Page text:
A quick guide on how to make the most underrated card in the game work for you.
Other Slay the Spire Guides:
- Beginners Guide.
- Tips and Tricks.
- Infinite Combos.
- The Nine Bosses.
- Ironclad Exhaust Builds.
- Kinds of Ironclad Decks.
- Ironclad Win Streak Guide.
- The Silent Ascension Mode Build.
So, You Got a Grand Finale Card Early on in Your Run?
If you’re new to Slay the Spire, you may have taken a look at the 50 damage that Grand Finale can do and thought, “Wow! I’ll be winning fights no problem!”, but you add the card to your deck and find that you never can seem to play it. You’d probably conclude after that (likely failed) run that Grand Finale is a garbage card, and never pick it again.
What if I told you that all it takes to get Grand Finale off every deck shuffle was just two cards?
That’s right. All you need to be blasting 50+ damage every couple rounds is one (1) upgraded “Well-Laid Plans” and one (1) “Expertise”.
Once you have assembled the holy trinity, all you have to do is play Well-Laid Plans when you draw it, then pocket your Expertise and Grand Finale card when you have 4 or less cards in your deck.
The theory behind this strategy is, every turn you will draw 5 cards (barring addittional card draw effects, which you should account for). if you notice you have 5 cards left in your deck, then great. don’t play Expertise, and just retain Grand Finale. Next turn you will be able to play it no problem.
If, however, you have 1-4 cards remaining, count out how many cards you have in your hand excluding Expertise. you want your other cards in hand and cards remaining in your deck to add up to the number of cards Expertise will put into your hand.
For example; if you have 2 cards remaining in your deck and 7 cards in your hand, you want to have 4 cards total in your hand when you play Expertise (2 in deck +4 in hand -1 = 5).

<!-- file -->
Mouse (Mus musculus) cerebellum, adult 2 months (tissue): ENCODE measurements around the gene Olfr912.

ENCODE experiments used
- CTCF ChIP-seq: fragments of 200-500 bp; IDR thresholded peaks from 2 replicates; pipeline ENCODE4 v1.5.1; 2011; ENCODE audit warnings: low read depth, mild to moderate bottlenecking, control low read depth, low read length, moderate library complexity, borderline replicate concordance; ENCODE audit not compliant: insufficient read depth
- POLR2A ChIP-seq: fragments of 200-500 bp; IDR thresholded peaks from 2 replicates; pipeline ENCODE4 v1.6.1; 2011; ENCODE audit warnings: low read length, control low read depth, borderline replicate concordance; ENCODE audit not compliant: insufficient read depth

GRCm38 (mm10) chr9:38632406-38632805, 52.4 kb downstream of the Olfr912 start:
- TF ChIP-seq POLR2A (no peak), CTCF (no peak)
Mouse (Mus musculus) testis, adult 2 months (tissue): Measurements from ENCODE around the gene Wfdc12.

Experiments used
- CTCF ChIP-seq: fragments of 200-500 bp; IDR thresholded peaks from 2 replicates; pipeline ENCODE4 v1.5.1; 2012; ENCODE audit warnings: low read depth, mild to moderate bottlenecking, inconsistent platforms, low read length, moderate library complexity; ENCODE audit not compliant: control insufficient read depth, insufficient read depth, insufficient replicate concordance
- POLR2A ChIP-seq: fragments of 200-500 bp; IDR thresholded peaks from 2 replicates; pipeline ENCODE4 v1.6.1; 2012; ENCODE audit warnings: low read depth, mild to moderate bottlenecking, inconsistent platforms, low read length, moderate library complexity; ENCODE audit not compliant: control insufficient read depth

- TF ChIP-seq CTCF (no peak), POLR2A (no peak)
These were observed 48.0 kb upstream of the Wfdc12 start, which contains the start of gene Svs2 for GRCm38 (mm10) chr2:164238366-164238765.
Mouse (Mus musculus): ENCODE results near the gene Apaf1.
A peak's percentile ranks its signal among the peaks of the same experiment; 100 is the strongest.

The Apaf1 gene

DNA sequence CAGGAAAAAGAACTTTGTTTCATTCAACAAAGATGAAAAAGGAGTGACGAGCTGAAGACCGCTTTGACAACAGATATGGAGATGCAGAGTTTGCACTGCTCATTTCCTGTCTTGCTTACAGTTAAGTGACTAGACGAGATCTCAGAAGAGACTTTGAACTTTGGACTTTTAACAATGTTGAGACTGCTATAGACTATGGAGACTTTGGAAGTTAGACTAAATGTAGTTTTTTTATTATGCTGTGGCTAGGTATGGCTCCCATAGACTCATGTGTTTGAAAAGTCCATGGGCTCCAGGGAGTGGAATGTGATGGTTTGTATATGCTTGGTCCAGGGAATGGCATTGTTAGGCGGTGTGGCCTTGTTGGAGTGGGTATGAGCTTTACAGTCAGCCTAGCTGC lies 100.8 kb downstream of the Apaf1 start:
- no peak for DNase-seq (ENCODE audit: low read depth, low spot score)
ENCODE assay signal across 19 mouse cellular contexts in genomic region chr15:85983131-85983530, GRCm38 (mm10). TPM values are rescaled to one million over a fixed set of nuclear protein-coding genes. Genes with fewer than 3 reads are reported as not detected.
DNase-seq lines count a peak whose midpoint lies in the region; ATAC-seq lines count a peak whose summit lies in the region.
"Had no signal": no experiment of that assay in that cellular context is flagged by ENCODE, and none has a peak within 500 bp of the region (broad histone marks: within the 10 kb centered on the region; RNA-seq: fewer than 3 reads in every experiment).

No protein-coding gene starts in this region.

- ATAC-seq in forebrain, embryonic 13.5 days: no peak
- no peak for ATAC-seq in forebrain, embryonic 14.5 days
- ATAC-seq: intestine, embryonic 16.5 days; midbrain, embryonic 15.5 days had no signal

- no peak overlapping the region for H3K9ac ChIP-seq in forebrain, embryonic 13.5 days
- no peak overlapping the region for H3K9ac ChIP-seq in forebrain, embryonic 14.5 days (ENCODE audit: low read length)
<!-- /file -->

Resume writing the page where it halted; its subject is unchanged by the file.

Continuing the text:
As long as you have enough mana to dump the unecessary cards to put Expertise into range, you’ll be able to play Grand Finale every time, tearing up every group encounter like it was nothing!
Helpful Cards not Related to the Holy Trinity
- Backflip: Probably the best common card in Silent’s arsenal, You should pretty much always be picking this card when it shows up, Grand Finale deck or not. Protects you from damage and help cycles your deck, allowing you to play Grand Finale more often.
- Cloak and Dagger: Provides solid defense and also allows you to deal some chip damage. This becomes the best common if you have the Pen Nib relic… 120 damage Grand Finale’s are nothing to sneeze at.
- Dodge and Roll: A pretty basic block card… lets you double dip on dexterity, so obviously very good if you have Footwork.
- Deflect: Noticing a pattern? basically all the block cards are good for you. Deflect is especially so, since it costs nothing, allowing you to play Expertise more easily.
- Footwork: Makes you much more likely to survive between turns when you’re setting up to do your Grand Finale. The more dexterity you can gain, the better.
- Escape Plan: This is basically Backflip on crack. You’ll be hard pressed to find better cards than this one once you have the Holy Trinity set up.
- Leg Sweep: Expensive, but the combo of weak + block can’t be denied.
- Blur: Allows you to double dip on your block if the enemy is doing something other than attacking.
- Setup: Situational, since Expertise can set up Grand Finale Perfectly fine on it’s own, but if you have lots of high-costed maneuvers, this can make those cards cost 0 during your Grand Finale turns so they don’t clog up your hand.
- After Image: This sort of works like Footwork, and you should treat it as such. It’s less powerful, but more reliable. you can pretty much never go wrong picking this card.
- Adrenaline: Helps to set up your powers so you can get the gravy train rolling. Not much to say here, it’s basically the best card in the game.
- Phantasmal Killer: If you manage to get more than one Well-Laid-Plans, this can be a great card to play in preperation of your Grand Finale turn. basically doubles your damage output.
- Nightmare: This is Phantasmal Killer’s beefier, more expensive cousin. Unless you have Icecream and are having a godly run, don’t get both at the same time!
As fun and different as this deck is to play in comparison to normal poison builds, I wouldn’t reccomend it if you’re planning on fighting the heart. 60-120 damage every 3 or so turns just isn’t enough damage output to deal with how fast the heart scales in the later rounds. However, if you’re interested in doing ascension runs and are wanting to vary it up, consider Grand Finale.